Just as Sidewinder isn’t short of feats it isn’t short of weapons. Once again I’m reminded that Sidewinder: Recoiled is a full RPG in its own right – which just happens to use the d20 system – rather than an atmosphere supplement with only suggestions in it. We’ve a full range of shooters to choose from here; be they Sharps rifles, Sharps carbines, Colt Thunderers, Remington Double-Derringers or Winchesters. It’s the real deal. More than that, in many cases, we have suitable modifications for weapon qualitative too. The Colt Thunderer, for example, is a superior weapon and does not have the typical -1 attack penalty for the double-action revolvers which is normally applied in the game. Alternatively, if you’re more interested in the exotic weapons of the time then theirs is an interesting discussion on the merits of dynamite over nitroglycerin.
And where we have new feats and equipment we can expect new classes too. We don’t have prestige classes – some might say that’s a good thing – but we have a truck of advanced classes. Running through my notes I see the Bounty Hunter, the Brave, Desperado, Grifter, Gunslinger, Maverick, Mountain Man, Pony Soldier, Preacher, Professor, Pugilist, Rifleman, Rustler, Sawbones, Scout, Showman, Soldier, Tin Star and Wrangler. Phew. Just a few then!
Combat is treated similarly. Similarly to what? Similarly to whole d20 Modern ethos in the game – it’s pretty much as you’re used to but it’s changed when it needs to be. Similarly to the advanced classes – there’s a lot of good ideas here but not so much that we begin to smell “filler”. There are initiative penalties, for example, when trying to draw a longarm weapon.
For me, the biggest challenge in running a Western adventure is the setting itself. What, no orcs? Attacked by robbers again? If you’re fussy (like me) you’ll want to know just how much of a challenge it is to go from town to town. How much of a deal is it to be forced out of town? The Trail section has all this in; including appropriate travelling times. The Critters chapter, which follows, is something of a bestiary although it is hard not to smirk a little as it details such hazards as “beavers”, “pigs” and “otters”. Run for the hills! Get out the big guns! It’s an otter! Nevertheless the Critters’ rules for poison and snakes are valuable and I expect they’ll be used game after game.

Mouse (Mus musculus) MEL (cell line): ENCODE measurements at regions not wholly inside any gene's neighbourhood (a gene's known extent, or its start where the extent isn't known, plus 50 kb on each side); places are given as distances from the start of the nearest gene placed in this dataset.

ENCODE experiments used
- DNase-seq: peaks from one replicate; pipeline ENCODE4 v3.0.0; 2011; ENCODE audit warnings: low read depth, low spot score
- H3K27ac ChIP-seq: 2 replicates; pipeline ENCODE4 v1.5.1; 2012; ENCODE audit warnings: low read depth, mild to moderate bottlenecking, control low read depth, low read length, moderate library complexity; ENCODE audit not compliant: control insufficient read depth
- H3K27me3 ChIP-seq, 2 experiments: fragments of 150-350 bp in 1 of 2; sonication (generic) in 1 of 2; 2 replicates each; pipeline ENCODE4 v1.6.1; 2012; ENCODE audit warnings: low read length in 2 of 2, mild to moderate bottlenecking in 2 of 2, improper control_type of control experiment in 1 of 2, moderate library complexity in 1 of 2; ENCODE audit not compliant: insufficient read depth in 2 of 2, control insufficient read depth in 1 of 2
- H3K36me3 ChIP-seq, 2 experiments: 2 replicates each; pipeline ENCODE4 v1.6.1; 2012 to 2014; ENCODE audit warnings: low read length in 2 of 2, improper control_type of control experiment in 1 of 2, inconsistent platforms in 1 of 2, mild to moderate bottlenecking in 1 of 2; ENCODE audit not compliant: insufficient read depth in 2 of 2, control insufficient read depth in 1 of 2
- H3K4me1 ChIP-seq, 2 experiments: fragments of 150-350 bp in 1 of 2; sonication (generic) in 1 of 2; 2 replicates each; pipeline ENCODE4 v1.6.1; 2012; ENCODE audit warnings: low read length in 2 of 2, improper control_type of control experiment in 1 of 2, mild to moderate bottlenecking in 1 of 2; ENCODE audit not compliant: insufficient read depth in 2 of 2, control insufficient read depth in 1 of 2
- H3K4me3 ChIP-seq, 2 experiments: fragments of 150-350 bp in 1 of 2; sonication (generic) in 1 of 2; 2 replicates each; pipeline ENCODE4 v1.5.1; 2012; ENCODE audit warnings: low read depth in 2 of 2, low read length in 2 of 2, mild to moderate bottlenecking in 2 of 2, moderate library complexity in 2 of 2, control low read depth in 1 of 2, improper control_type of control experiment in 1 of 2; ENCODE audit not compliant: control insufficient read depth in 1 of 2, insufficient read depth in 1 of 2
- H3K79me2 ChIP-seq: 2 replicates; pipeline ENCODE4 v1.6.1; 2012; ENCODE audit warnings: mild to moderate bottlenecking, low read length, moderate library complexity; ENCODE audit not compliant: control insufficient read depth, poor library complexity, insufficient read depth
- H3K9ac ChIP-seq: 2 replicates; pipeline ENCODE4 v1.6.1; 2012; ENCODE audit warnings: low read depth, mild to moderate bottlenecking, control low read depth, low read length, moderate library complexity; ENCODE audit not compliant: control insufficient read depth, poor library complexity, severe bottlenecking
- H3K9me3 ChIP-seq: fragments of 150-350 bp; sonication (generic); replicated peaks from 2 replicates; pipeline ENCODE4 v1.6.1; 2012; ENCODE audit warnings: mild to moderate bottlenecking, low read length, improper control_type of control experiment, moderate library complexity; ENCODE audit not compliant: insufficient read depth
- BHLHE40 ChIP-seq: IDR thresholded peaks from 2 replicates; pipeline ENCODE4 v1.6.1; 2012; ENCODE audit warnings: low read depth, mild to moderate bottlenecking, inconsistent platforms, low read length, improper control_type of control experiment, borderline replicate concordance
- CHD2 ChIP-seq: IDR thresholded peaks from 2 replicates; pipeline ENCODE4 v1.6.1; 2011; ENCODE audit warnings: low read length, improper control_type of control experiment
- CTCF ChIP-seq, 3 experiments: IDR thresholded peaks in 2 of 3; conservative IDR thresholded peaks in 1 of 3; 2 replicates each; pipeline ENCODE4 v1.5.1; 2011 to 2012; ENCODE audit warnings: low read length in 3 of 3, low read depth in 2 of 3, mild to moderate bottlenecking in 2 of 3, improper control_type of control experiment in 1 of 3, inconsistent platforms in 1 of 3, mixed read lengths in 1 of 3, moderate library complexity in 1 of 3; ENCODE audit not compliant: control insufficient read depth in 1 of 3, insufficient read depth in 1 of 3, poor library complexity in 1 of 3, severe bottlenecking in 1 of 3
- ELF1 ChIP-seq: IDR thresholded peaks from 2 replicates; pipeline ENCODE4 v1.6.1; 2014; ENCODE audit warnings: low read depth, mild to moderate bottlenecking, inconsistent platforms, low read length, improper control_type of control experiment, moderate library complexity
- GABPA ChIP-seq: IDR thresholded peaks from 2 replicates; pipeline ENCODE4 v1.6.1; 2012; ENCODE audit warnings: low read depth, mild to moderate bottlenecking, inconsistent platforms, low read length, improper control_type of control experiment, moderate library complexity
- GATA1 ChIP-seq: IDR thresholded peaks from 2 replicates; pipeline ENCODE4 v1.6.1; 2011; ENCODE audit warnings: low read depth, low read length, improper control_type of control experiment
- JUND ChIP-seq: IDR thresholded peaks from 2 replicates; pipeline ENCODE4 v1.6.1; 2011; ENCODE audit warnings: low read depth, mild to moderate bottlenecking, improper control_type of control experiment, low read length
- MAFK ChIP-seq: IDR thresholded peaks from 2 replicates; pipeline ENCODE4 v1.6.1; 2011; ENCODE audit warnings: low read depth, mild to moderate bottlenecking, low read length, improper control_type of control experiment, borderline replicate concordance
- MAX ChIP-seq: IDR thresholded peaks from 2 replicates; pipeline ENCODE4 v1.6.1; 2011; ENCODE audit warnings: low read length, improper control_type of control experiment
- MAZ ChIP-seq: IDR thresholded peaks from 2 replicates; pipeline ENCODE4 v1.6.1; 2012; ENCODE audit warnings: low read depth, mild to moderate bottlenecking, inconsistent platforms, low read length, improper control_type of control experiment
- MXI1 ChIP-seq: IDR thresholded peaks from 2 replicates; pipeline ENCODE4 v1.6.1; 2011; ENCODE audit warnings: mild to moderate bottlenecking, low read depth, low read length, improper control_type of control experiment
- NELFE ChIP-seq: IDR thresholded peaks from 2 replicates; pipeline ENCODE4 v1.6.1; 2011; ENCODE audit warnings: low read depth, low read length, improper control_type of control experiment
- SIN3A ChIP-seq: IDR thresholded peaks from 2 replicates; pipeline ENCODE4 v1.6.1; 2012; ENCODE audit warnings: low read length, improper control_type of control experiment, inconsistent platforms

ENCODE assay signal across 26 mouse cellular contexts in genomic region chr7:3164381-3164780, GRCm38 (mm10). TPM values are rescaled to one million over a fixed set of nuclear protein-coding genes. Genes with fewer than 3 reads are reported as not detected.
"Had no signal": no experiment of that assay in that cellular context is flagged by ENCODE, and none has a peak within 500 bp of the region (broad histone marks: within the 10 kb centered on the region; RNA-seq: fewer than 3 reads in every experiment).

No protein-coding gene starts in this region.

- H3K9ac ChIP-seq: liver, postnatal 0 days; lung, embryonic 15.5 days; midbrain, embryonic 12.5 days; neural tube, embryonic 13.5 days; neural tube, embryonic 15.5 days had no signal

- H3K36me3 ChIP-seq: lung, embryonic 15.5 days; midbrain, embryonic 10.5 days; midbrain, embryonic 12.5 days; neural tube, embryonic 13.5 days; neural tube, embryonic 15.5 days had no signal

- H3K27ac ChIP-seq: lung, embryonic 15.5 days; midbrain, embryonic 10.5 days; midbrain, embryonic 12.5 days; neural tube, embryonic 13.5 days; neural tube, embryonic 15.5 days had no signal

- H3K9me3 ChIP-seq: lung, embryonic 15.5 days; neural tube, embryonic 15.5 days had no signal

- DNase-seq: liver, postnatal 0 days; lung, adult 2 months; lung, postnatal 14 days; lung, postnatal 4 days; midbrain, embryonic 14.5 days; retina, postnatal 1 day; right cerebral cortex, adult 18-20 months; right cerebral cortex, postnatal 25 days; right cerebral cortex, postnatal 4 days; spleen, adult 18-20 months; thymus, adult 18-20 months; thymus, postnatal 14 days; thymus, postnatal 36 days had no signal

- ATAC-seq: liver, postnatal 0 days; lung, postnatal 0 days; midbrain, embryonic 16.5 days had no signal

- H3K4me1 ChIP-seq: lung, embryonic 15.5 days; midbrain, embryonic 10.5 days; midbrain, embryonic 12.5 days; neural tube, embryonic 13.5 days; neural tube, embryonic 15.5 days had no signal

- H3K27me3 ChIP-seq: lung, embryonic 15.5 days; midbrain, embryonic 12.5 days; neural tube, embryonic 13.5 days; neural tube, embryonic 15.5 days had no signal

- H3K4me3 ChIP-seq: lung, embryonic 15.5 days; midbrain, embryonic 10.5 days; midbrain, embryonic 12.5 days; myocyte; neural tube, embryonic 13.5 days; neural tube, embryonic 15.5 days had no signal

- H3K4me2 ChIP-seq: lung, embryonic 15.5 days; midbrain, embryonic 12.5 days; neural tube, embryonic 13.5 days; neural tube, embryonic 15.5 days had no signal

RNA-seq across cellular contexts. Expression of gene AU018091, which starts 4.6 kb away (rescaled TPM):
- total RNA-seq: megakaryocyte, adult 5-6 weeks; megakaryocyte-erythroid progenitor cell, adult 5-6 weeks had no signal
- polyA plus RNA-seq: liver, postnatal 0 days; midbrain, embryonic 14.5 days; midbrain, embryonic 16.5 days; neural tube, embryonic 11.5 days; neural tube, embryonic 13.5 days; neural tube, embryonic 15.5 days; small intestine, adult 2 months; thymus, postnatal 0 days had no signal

I’m not a huge fan of Westerns as a RPG environment. The Western with a twist (zombie cowboys) seem to do it just as well plus bring a host off added extra. Sidewinder: Recoiled is an exception to my general likes and dislikes. I liked this RPG. It is an RPG and not a supplement either. It could well be an official Western extension for the official d20 Modern rules (and is this probably why Green Ronin got involved). Dog House Rules are new kids on the block and they’ve made an impression here. This is a noteworthy publication. It’s certainly what I’d use for Western d20. The game owes a lot to Citizen Games’ Sidewinder: Wild West Adventures but despite lurking on their Yahoo Group for years I’ve not yet been drawn into that setting in quite the way that reading Recoiled did. Kudos, then, to Dog House.
On one level it’s a no brainer. Want d20 Western – rush to Sidewinder: Recoiled. On closer inspection there’s still little change – rush to Sidewinder: Recoiled. GameWyrd’s review scale gives a product which professionally achieves what it sets out to do a 5/10. Sidewinder gets this. Sidewinder: Recoiled gets plus one for being especially atmospheric and plus one for some nice, supportive game mechanics, (grit, for example) and comes to 7/10. That’s good going. That’s an A. I think we’re still left to an experienced GM to get as much mileage out of the Western setting without resort to more of the same adventures and its here that this Sidewinder might have reached 8/10 but doesn’t quite make it. Nevertheless, Sidewinder: Recoiled does very well and is all the more successful for not being a cheesefest of repeated clichés.